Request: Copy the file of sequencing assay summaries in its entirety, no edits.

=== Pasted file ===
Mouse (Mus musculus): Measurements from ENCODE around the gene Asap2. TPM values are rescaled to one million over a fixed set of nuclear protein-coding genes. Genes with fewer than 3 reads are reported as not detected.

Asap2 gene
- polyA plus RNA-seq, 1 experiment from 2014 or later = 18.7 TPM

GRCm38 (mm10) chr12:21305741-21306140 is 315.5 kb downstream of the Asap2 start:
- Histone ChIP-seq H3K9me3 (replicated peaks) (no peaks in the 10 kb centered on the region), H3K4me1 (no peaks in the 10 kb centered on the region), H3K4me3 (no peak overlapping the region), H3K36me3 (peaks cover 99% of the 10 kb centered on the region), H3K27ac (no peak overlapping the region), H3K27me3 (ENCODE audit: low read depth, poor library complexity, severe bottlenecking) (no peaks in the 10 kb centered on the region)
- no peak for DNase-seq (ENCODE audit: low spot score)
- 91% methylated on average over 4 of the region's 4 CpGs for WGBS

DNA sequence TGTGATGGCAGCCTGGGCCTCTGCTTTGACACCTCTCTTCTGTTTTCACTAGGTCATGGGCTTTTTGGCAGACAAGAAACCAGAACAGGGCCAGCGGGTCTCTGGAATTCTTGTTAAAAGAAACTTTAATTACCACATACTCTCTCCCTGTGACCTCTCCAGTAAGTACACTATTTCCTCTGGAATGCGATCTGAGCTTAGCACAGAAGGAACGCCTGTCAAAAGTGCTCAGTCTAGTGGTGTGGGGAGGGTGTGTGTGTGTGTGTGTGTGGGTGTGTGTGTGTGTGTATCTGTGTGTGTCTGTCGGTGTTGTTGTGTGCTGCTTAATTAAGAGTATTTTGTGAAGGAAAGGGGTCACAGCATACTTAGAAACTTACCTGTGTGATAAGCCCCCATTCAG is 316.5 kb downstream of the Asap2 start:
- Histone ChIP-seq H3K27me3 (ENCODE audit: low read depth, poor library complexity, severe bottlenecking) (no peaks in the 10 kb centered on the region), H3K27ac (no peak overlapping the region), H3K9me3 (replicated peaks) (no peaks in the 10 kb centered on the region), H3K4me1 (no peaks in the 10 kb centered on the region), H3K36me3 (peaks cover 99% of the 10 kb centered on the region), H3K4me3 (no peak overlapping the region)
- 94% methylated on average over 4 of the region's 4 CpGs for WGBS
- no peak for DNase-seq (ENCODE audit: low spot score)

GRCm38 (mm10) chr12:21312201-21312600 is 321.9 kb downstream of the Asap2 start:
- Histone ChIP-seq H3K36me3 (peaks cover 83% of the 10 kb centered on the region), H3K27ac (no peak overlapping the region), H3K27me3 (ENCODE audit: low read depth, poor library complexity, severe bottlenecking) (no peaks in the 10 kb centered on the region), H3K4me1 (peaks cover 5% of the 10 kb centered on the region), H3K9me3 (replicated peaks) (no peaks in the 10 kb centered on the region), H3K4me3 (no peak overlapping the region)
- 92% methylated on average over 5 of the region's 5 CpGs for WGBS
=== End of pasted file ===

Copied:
Mouse (Mus musculus): Measurements from ENCODE around the gene Asap2. TPM values are rescaled to one million over a fixed set of nuclear protein-coding genes. Genes with fewer than 3 reads are reported as not detected.

Asap2 gene
- polyA plus RNA-seq, 1 experiment from 2014 or later = 18.7 TPM

GRCm38 (mm10) chr12:21305741-21306140 is 315.5 kb downstream of the Asap2 start:
- Histone ChIP-seq H3K9me3 (replicated peaks) (no peaks in the 10 kb centered on the region), H3K4me1 (no peaks in the 10 kb centered on the region), H3K4me3 (no peak overlapping the region), H3K36me3 (peaks cover 99% of the 10 kb centered on the region), H3K27ac (no peak overlapping the region), H3K27me3 (ENCODE audit: low read depth, poor library complexity, severe bottlenecking) (no peaks in the 10 kb centered on the region)
- no peak for DNase-seq (ENCODE audit: low spot score)
- 91% methylated on average over 4 of the region's 4 CpGs for WGBS

DNA sequence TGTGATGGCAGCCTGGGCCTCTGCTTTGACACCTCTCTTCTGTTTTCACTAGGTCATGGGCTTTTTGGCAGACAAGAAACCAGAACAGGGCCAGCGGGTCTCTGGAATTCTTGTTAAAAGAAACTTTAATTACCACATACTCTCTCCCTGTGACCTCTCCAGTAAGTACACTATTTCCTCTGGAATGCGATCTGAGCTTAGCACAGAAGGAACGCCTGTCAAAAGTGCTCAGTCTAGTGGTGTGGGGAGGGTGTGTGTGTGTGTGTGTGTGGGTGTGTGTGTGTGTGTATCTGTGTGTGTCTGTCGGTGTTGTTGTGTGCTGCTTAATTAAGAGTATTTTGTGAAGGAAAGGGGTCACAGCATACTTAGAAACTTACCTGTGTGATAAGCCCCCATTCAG is 316.5 kb downstream of the Asap2 start:
- Histone ChIP-seq H3K27me3 (ENCODE audit: low read depth, poor library complexity, severe bottlenecking) (no peaks in the 10 kb centered on the region), H3K27ac (no peak overlapping the region), H3K9me3 (replicated peaks) (no peaks in the 10 kb centered on the region), H3K4me1 (no peaks in the 10 kb centered on the region), H3K36me3 (peaks cover 99% of the 10 kb centered on the region), H3K4me3 (no peak overlapping the region)
- 94% methylated on average over 4 of the region's 4 CpGs for WGBS
- no peak for DNase-seq (ENCODE audit: low spot score)

GRCm38 (mm10) chr12:21312201-21312600 is 321.9 kb downstream of the Asap2 start:
- Histone ChIP-seq H3K36me3 (peaks cover 83% of the 10 kb centered on the region), H3K27ac (no peak overlapping the region), H3K27me3 (ENCODE audit: low read depth, poor library complexity, severe bottlenecking) (no peaks in the 10 kb centered on the region), H3K4me1 (peaks cover 5% of the 10 kb centered on the region), H3K9me3 (replicated peaks) (no peaks in the 10 kb centered on the region), H3K4me3 (no peak overlapping the region)
- 92% methylated on average over 5 of the region's 5 CpGs for WGBS